The Washington Post

Cain was known for casual style with staff at association

As a boss, Herman Cain made it a habit to stop by and talk to his employees, even the lowest-ranking. Often, he suggested that staffers, men and women, continue the conversation over drinks or dinner — one of many ways he blurred lines between the social and professional. He admitted that he hated to eat alone.

Cain was casual, confident and jocular, the same traits that have propelled him to the front of the Republican presidential race and kept him there in the face of sexual harassment allegations.

As he hit the campaign trail Thursday for the first time since the accusations surfaced nearly two weeks ago, his campaign said he had raised $9 million in the past six weeks. And the candidate expressed surprise at the size of the crowd he attracted to a morning event in Michigan, where more than 100 tea party supporters gathered to see him.

“I thought I was just going to sit down with a couple of people and have some bacon and eggs,” said Cain, once again exuding confidence, seemingly recovered from the moments last week when he was seen wiping his brow under questioning.

Thursday night, a potential obstacle for Cain to move beyond the story was seemingly cleared. A woman who had accused him of sexual harassment and had been seeking to organize a news conference with the other three accusers said that two of them had not responded to her requests to come forward. She said she would have no more comment and would not publicly detail her claims until all four agreed to do so.

When Cain describes how he would take charge of an ailing nation, he often cites his experience running Godfather’s Pizza and the National Restaurant Association, the job he held when, according to the allegations, he harassed the women. Those years in the private sector also offer a window into his personal style as a boss and leader.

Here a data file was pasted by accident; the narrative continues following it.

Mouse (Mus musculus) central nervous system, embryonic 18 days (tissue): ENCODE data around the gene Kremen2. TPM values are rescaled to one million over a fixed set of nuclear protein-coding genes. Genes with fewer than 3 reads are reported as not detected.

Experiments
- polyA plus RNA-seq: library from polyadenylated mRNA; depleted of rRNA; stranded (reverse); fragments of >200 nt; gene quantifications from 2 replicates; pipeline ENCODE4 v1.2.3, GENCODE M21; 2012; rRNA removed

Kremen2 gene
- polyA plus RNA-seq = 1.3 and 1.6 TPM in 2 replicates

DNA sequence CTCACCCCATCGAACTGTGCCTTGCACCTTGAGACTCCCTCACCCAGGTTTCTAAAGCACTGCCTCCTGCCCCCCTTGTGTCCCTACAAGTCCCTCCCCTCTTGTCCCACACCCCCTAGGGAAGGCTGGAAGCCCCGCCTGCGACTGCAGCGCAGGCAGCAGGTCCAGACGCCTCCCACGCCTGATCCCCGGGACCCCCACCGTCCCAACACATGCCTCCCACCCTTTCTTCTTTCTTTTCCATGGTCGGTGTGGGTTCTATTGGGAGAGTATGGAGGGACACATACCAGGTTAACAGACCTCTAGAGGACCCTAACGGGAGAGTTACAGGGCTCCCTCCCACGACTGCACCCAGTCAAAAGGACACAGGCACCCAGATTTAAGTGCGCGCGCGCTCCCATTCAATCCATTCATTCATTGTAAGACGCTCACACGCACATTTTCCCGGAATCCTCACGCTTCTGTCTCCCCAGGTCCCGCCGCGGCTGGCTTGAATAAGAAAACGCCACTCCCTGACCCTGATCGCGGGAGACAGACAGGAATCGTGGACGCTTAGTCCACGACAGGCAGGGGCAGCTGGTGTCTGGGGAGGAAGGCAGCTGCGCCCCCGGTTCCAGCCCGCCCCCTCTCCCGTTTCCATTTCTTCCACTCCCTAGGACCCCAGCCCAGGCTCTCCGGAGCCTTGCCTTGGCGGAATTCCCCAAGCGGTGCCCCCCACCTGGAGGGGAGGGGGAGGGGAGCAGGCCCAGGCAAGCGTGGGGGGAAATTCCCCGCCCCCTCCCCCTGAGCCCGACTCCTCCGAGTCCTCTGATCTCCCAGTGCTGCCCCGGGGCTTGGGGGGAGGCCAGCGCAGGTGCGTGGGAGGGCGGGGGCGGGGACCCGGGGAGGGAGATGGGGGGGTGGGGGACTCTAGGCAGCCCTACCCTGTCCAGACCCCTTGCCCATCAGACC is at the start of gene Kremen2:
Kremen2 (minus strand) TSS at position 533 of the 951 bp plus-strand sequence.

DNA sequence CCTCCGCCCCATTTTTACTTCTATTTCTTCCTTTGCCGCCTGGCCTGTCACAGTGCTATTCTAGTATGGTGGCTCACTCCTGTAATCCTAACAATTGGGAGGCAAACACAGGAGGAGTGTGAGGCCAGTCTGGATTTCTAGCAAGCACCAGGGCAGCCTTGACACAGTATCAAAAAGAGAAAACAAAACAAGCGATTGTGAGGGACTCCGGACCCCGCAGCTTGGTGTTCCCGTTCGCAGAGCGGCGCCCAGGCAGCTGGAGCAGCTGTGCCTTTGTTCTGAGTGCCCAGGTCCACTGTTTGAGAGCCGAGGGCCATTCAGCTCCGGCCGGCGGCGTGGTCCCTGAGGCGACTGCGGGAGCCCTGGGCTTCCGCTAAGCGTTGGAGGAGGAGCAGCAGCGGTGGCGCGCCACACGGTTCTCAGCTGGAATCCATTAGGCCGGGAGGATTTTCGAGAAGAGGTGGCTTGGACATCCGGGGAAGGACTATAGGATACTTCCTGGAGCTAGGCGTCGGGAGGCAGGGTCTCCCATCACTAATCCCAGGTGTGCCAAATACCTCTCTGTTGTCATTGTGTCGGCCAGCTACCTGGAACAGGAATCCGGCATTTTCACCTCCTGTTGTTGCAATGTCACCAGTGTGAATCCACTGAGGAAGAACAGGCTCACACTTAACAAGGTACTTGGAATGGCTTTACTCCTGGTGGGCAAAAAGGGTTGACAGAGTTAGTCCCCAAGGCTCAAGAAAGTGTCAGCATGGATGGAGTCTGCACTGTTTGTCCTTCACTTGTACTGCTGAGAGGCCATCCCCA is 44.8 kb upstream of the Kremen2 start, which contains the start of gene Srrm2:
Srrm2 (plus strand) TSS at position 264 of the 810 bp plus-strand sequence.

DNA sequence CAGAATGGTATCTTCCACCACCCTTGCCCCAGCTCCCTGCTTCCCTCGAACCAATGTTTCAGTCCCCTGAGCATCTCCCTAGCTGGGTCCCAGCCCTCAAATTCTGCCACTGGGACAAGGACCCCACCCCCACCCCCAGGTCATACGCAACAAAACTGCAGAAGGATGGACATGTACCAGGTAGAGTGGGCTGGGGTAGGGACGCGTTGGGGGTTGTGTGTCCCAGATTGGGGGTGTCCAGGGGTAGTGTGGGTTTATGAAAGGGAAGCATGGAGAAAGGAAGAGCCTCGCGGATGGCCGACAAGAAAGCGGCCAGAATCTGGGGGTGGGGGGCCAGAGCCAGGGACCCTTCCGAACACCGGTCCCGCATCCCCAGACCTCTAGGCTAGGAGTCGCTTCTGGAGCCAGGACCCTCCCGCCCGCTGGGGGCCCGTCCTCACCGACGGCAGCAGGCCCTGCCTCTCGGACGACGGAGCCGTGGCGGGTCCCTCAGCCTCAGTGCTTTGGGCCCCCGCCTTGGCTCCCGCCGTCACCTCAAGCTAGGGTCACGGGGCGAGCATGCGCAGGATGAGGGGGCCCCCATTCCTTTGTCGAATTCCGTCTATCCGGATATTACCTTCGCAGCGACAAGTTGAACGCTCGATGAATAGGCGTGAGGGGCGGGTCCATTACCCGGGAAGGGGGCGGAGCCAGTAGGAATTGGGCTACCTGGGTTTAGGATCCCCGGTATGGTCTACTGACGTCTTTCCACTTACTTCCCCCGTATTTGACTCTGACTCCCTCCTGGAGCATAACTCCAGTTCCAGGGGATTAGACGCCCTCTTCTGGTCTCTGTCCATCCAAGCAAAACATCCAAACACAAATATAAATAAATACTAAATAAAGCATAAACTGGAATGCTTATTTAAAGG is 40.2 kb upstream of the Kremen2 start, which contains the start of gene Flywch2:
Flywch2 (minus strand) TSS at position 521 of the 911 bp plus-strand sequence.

As a chief executive, he was as comfortable conducting business across a dinner table as from behind a desk. At the restaurant industry’s annual trade gathering in Chicago, he was a big presence, holding meetings in an expansive top-floor hotel suite.

Stephen Caldeira, an association executive, said he never thought Cain’s casual style with the staff was a problem. “I never saw it as an issue. The staff worked hard, Herman worked hard,” said Caldeira, who was senior vice president of communications during Cain’s time at the association and later followed him to a technology start-up.

During his years as leader of the restaurant association, Cain lived alone in Washington, while his wife stayed in Omaha. The association paid for an apartment, car service, first-class airline travel, country club dues and, often, Cain’s restaurant tabs, said one current association official, who requested anonymity to speak frankly.

“He lived a great lifestyle,” the official said. “Meetings and whatever, he would hang out in the bar . . . late into the night,” often with staffers.

Several of Cain’s detractors and supporters describe a chief executive with an active social life, eager to build relationships.

More than a dozen subordinates and peers said they had never seen him do anything inappropriate. They said he went out of his way to get to know his employees and would throw his arm around their shoulders, drop in their offices to chat, take them out to lunch or hang around for cocktails.